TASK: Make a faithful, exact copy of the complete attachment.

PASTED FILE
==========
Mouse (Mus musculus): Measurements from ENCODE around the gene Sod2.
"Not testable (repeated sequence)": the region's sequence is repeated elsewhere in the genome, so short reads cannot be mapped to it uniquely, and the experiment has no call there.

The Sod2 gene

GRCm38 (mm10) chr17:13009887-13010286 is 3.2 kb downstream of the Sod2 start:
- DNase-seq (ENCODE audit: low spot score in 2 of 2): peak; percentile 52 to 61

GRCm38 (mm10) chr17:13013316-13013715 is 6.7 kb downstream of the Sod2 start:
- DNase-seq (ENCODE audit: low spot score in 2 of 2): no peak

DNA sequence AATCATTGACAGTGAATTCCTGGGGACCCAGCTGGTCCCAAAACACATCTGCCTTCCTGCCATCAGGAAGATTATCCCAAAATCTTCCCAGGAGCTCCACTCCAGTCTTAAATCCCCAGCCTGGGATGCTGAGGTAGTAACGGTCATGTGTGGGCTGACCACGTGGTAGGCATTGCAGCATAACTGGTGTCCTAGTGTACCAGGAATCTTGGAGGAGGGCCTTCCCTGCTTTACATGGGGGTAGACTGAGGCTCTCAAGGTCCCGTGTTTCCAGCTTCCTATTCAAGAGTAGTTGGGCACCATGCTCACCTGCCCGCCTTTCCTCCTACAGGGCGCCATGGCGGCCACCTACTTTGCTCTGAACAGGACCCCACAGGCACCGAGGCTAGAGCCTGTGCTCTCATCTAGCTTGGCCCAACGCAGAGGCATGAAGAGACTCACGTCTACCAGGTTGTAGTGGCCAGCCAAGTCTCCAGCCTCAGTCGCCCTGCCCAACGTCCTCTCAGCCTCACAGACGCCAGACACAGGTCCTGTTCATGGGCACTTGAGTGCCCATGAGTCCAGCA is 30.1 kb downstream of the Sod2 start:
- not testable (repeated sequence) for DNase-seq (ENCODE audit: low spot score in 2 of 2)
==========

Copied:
Mouse (Mus musculus): Measurements from ENCODE around the gene Sod2.
"Not testable (repeated sequence)": the region's sequence is repeated elsewhere in the genome, so short reads cannot be mapped to it uniquely, and the experiment has no call there.

The Sod2 gene

GRCm38 (mm10) chr17:13009887-13010286 is 3.2 kb downstream of the Sod2 start:
- DNase-seq (ENCODE audit: low spot score in 2 of 2): peak; percentile 52 to 61

GRCm38 (mm10) chr17:13013316-13013715 is 6.7 kb downstream of the Sod2 start:
- DNase-seq (ENCODE audit: low spot score in 2 of 2): no peak

DNA sequence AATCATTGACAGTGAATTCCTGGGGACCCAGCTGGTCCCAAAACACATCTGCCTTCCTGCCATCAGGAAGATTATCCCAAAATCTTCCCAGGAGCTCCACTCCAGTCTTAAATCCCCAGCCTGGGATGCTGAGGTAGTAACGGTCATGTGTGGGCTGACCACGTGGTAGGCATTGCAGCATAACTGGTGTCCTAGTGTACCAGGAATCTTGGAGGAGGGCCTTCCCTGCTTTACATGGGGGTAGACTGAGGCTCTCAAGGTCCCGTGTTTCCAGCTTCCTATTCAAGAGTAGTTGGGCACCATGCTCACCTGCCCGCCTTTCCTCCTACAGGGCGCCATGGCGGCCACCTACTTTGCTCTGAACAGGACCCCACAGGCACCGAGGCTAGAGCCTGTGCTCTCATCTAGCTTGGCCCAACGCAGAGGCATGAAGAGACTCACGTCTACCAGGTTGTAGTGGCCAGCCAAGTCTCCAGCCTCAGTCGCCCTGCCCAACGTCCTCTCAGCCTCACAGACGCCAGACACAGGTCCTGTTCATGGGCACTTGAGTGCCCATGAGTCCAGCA is 30.1 kb downstream of the Sod2 start:
- not testable (repeated sequence) for DNase-seq (ENCODE audit: low spot score in 2 of 2)